Making a grilled cheese is a game of paying attention to not paying any attention at all. We seasoned grilled cheese sandwich makers understand: When it’s down to the last two slices of bread, you don’t get a do-over without having to run an errand. But that just means you have to believe you’ll get it right. Anyway, the grilled cheese sandwich is about immediate, gratifying nourishment. If it’s not ready to eat in five minutes, it’s not worth eating.
At the same time Allie and I were playing Indian Princesses and foraging wild onions in her back yard, I was being tested and poked and checked-up on by several doctors. By kindergarten I had learned not to flinch at needles or pin pricks. I was a perpetually sick kid. On a near weekly basis, I would see Dr. Price, my otorhinolaryngologist, and after the usual saline sinus rinses and extensive tonsillectomy planning, my mom would drive the boat-sized Chevy Caprice to Winstead’s where she would order a Diet Coke and ask me what I’d like for lunch. I wanted a Tiny Tot Sized chocolate milk shake and a grilled cheese sandwich on wheat (Winstead’s was a Kansas City fixture — a drive-thru and diner acclaimed for its steakburgers. As a little girl, my mom would be lucky to go to Winstead’s once a year. She would order a single steakburger with everything, including cheese — certainly not a grilled cheese sandwich, but a meal worth remembering). We’d sit in slippery vinyl seats in a shade that qualified somewhere between seafoam and jungle green (I possessed a Crayola-inspired color vocabulary). I’d tap my bitten fingers on the pink and grey speckled Formica tabletop. We’d order. Then, I’d walk to the juke box, pop in a quarter and wait for “Hound Dog” by Elvis Presley to play. Before the last chorus had finished, my grilled cheese would be waiting, in a grease-soaked wrapper, with a bottle of Heinz 57 at its side. My mom showed me how to pour the condiment from the glass jar so it only went where I wanted it to go. We played hangman while I dunked my sandwich into the sweet tomato ketchup and scoffed at the alleged merits of mustard.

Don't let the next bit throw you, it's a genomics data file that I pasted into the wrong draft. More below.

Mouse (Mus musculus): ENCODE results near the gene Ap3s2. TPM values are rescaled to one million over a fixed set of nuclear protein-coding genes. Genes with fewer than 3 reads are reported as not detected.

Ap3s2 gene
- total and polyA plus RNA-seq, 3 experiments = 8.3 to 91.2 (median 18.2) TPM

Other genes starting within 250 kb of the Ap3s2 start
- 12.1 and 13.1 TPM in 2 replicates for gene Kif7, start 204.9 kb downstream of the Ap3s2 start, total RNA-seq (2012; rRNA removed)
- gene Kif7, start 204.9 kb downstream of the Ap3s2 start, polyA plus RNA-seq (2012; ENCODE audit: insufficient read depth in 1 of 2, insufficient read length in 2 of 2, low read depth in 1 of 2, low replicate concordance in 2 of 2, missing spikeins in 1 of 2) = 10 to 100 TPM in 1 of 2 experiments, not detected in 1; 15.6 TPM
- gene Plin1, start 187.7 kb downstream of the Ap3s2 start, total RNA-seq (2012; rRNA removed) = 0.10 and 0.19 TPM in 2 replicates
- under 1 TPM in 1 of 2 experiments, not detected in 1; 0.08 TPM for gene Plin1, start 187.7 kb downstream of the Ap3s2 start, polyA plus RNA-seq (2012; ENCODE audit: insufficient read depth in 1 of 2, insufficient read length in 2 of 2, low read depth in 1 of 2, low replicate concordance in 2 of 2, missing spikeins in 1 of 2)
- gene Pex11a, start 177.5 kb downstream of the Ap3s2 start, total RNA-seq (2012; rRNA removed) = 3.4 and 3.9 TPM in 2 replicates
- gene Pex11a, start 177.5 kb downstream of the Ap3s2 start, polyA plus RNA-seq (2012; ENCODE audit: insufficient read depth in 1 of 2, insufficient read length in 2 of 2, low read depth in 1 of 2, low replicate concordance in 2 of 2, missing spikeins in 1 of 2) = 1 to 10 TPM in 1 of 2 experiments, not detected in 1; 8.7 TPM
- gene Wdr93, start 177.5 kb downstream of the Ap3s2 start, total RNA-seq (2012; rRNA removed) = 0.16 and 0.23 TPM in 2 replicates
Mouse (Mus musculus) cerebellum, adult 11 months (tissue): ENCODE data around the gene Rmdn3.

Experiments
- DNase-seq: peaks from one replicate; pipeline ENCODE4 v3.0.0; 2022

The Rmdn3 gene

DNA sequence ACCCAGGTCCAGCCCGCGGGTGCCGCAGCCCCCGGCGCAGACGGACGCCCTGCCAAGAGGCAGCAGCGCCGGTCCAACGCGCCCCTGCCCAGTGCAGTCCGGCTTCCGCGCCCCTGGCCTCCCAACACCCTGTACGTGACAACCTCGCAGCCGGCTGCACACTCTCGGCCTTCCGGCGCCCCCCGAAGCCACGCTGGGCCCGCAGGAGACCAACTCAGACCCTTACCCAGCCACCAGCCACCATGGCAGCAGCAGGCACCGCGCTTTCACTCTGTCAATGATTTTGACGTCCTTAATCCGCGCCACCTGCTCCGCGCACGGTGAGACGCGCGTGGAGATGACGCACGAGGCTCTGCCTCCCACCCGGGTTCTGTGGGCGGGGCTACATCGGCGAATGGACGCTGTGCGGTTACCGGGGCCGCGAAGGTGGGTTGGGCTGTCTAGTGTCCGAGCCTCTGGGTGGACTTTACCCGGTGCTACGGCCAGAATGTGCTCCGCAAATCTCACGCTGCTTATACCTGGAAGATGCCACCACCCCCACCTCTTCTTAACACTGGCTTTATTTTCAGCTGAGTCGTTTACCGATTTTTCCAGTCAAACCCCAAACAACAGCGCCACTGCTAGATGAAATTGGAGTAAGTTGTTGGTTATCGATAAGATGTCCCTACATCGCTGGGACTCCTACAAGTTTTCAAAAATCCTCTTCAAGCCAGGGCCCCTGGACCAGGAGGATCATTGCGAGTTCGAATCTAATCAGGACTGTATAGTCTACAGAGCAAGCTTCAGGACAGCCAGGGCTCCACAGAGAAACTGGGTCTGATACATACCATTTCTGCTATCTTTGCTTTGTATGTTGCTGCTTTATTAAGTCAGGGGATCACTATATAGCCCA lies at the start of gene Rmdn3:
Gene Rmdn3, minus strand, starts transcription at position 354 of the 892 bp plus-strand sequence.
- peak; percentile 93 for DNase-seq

As we wrote notes on diner napkins, I reached a clarity that to this day I believe only food can elicit. We didn’t know what was wrong. We didn’t know why I couldn’t get well. But I was sure that whenever I ordered a grilled cheese sandwich, it came out fast. I was sure that all it took was butter, a couple pieces of bread and a slice of cheese. I was sure that as long as it didn’t burn — and it never did — my sandwich would taste as it should — always better than expected. I was also sure that grilled cheese on wheat was my thing. And as I sat and sniffled and tried not to breath through my mouth, I was sure that for five minutes being sick mattered slightly less to my mom and me. Because the grilled cheese sandwich was immediate, gratifying nourishment. And I really, really liked it.